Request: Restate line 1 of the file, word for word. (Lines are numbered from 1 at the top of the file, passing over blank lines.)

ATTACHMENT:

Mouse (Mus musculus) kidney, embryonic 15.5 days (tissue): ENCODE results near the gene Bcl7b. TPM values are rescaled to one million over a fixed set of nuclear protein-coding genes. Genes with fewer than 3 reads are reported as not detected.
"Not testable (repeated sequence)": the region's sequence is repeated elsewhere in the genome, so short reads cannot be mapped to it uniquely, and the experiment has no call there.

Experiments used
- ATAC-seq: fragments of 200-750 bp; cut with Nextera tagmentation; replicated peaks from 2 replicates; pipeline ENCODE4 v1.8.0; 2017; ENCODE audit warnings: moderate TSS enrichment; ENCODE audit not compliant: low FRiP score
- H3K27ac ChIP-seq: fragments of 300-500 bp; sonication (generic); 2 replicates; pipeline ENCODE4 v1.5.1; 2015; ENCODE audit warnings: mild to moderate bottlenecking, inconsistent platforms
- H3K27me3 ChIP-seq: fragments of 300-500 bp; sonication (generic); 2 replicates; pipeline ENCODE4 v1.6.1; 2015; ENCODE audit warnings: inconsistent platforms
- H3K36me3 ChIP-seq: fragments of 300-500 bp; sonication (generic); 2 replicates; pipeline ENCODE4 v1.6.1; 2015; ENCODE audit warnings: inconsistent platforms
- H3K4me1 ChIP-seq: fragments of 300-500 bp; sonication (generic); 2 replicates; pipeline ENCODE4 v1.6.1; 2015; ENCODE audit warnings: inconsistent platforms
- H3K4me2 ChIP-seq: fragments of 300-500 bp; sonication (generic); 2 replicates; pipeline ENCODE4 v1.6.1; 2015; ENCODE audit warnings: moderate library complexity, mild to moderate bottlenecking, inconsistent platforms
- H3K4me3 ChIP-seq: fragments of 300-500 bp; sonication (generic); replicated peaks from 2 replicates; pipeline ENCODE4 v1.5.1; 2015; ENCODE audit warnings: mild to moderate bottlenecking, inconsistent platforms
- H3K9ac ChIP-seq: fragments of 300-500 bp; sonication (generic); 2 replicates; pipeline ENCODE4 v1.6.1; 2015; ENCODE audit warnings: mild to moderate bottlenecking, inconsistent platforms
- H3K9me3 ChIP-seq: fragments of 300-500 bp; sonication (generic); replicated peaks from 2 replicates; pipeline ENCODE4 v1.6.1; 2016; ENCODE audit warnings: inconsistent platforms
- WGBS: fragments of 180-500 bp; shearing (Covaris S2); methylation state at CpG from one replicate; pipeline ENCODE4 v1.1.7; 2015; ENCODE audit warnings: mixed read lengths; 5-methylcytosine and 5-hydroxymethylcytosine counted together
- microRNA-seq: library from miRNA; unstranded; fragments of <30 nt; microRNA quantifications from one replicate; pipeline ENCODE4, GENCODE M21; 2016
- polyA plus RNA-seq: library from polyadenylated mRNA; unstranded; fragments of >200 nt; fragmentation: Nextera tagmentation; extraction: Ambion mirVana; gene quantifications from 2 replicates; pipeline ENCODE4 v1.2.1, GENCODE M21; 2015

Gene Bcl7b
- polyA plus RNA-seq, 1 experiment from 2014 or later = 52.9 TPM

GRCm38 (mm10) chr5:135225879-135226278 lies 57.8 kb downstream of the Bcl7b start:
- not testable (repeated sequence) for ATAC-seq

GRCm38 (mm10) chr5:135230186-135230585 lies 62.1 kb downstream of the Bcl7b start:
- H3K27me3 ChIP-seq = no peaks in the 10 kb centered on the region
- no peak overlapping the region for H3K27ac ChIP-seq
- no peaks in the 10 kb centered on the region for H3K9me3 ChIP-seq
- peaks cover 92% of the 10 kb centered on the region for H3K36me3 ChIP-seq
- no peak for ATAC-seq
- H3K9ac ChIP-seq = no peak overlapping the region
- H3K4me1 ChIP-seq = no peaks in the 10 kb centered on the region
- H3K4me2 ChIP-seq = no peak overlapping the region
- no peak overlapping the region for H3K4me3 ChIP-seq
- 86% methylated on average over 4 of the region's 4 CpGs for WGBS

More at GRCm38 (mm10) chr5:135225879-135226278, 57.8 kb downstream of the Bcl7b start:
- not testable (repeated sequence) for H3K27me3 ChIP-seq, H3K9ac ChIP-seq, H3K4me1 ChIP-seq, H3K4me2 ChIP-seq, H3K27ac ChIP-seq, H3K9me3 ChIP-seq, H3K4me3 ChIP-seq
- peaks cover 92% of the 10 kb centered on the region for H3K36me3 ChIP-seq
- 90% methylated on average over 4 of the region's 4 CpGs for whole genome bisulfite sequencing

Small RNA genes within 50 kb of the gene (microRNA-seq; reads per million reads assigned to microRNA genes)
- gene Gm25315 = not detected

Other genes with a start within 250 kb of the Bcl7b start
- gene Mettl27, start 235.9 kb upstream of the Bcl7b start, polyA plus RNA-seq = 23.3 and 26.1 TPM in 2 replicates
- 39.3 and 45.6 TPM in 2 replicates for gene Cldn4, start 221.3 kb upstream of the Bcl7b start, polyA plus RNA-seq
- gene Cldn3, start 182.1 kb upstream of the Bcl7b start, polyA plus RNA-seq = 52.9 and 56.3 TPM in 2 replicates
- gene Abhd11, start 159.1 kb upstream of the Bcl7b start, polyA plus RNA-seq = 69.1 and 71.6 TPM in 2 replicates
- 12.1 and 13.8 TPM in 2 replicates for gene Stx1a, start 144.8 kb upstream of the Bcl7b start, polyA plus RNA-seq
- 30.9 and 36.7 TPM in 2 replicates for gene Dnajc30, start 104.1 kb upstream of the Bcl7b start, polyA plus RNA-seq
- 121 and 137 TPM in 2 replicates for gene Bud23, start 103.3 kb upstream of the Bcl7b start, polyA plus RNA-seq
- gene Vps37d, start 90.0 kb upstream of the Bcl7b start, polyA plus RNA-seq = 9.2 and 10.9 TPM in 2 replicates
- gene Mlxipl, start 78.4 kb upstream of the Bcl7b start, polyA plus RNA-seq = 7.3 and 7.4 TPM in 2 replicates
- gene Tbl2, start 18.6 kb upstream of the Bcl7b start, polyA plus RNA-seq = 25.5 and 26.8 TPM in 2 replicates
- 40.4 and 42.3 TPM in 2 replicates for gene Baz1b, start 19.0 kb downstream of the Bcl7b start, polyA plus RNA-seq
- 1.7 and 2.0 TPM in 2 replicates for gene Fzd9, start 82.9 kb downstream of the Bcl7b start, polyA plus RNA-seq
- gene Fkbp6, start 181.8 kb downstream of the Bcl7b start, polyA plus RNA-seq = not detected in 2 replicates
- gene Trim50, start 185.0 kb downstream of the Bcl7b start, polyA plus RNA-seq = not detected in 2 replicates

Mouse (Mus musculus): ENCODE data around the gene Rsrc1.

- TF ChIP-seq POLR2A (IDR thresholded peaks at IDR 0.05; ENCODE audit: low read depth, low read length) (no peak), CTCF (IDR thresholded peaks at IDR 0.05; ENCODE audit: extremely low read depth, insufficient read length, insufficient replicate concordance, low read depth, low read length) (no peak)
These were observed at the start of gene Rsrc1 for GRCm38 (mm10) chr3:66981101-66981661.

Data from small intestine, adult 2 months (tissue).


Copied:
Mouse (Mus musculus) kidney, embryonic 15.5 days (tissue): ENCODE results near the gene Bcl7b. TPM values are rescaled to one million over a fixed set of nuclear protein-coding genes. Genes with fewer than 3 reads are reported as not detected.